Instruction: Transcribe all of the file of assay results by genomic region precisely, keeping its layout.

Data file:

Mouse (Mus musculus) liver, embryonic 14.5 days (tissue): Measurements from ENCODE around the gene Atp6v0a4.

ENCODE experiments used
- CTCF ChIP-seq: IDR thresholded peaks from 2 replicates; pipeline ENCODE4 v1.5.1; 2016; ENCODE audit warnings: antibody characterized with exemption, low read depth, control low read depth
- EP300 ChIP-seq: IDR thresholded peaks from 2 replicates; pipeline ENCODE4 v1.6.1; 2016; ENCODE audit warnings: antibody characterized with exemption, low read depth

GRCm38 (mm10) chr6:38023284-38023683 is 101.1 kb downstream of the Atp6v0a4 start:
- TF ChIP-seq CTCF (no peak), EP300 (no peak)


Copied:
Mouse (Mus musculus) liver, embryonic 14.5 days (tissue): Measurements from ENCODE around the gene Atp6v0a4.

ENCODE experiments used
- CTCF ChIP-seq: IDR thresholded peaks from 2 replicates; pipeline ENCODE4 v1.5.1; 2016; ENCODE audit warnings: antibody characterized with exemption, low read depth, control low read depth
- EP300 ChIP-seq: IDR thresholded peaks from 2 replicates; pipeline ENCODE4 v1.6.1; 2016; ENCODE audit warnings: antibody characterized with exemption, low read depth

GRCm38 (mm10) chr6:38023284-38023683 is 101.1 kb downstream of the Atp6v0a4 start:
- TF ChIP-seq CTCF (no peak), EP300 (no peak)